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Is their really a penalty for dup content?
Or do they just remove 1 of them and leave the other with higher PR?
ariff44




msg:109871
 6:38 pm on May 13, 2003 (gmt 0)

Is their really a penalty for dup content? I was under the impression that Google just removes the page with lower PR. I have about 350 pages in my site and although none of them are the same, some do have similiar content (it is a review portal for several hundred sites in our industry)

 

annej




msg:109872
 6:46 pm on May 13, 2003 (gmt 0)

I have several articles of mine that have been reprinted elsewhere. Most have been up for some time with no problems. They all link back to my site so could be easily found.

Now a duplicated site might be quilte another matter.

Jenstar




msg:109873
 7:00 pm on May 13, 2003 (gmt 0)

I have also heard that it is not neccessarily the one with the lower PR, but the one that has been in the index longer that Google will keep.

That said, I also have other articles reprinted that also appear on my own site, and haven't had any problems with them being removed for duplicate content, unless some of the reprints have been removed for that reason (but quite a few are indexed).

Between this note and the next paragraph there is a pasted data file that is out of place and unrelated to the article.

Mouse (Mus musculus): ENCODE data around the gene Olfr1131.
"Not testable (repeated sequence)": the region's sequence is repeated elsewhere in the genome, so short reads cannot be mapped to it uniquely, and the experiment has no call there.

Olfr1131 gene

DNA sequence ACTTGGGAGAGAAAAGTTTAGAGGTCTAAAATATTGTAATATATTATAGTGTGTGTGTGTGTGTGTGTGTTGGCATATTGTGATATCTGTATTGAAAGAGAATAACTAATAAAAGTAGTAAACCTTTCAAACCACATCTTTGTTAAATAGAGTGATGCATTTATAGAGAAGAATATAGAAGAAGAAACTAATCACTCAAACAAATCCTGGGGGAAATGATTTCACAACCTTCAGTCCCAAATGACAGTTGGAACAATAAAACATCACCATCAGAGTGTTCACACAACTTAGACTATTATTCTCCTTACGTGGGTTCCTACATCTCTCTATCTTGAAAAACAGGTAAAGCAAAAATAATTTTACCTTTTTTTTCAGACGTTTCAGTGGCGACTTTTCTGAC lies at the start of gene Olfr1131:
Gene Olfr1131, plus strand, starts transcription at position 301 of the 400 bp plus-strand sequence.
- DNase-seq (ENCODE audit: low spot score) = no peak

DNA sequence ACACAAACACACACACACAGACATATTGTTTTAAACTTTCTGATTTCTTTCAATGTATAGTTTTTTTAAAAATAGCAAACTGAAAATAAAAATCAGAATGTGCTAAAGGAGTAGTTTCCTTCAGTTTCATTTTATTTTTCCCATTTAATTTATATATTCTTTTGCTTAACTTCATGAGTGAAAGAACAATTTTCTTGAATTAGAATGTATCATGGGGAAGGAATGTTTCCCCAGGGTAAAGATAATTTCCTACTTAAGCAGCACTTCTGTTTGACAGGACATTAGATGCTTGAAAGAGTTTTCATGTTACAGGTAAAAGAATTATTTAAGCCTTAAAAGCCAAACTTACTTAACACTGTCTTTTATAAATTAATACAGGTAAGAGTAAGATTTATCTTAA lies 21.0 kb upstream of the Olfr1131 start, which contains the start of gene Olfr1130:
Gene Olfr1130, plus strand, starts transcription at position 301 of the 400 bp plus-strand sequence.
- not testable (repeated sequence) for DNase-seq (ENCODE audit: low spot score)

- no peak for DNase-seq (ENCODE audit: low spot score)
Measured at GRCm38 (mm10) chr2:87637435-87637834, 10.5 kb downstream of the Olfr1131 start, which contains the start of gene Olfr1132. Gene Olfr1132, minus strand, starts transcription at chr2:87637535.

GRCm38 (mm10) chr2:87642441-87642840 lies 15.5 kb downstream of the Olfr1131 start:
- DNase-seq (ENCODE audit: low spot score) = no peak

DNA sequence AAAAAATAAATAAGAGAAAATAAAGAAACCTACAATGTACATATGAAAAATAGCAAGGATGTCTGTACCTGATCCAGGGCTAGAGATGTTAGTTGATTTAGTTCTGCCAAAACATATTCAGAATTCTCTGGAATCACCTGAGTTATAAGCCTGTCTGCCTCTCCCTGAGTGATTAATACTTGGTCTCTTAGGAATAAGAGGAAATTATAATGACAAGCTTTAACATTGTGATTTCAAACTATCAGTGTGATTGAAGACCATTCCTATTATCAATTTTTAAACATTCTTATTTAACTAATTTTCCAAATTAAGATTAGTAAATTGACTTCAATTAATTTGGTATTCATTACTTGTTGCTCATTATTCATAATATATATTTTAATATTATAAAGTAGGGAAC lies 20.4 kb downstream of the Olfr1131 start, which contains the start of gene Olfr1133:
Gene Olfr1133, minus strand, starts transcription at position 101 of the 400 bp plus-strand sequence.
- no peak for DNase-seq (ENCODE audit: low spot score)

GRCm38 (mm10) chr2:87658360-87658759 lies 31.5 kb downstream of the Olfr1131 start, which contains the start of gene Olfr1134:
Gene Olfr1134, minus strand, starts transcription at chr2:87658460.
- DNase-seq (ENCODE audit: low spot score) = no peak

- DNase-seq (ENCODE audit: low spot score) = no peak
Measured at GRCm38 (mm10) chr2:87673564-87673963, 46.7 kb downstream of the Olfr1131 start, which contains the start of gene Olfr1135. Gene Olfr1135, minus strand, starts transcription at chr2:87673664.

WebGuerrilla




msg:109874
 7:03 pm on May 13, 2003 (gmt 0)


True duplicate content is not a problem. Google sorts it out just fine. It is near duplicate content that can end up getting penalized.

sohu8976




msg:109875
 7:07 pm on May 13, 2003 (gmt 0)

Hi WebGuerrilla:

Could you explain to me what is considered as "near duplicate content"? One of my client's editor stupidly enough copied over 4-5 pages of contents from an American website, and it seems the site has been filtered out for this update. Is this fatal? Or there is something I can tell them to do to get back into Google? Thanks.

RawAlex




msg:109876
 7:11 pm on May 13, 2003 (gmt 0)

Here is a really good one.

While working on a domain, I put up an affiliate program's full page ad, with a very slight amount of customization.

When I do a cache view on that page, I get ANOTHER site's cache of the page, not mine. My page is greybarred now.

Apparently it isn't just 100% duplication on your own sites, but near duplicates of anything else out there.

Anyone else see this?

Alex

sohu8976




msg:109877
 7:23 pm on May 13, 2003 (gmt 0)

Hi Alex:

Can you tell me is it your entire sites now is grey bared or just that particular page which had nearly duplicated contents?

I am supecting google is tightening dup content fitler for these few updates...

ariff44




msg:109878
 8:01 pm on May 13, 2003 (gmt 0)

but what is the penalty...will one of the pages get booted or will both suffer?

sohu8976




msg:109879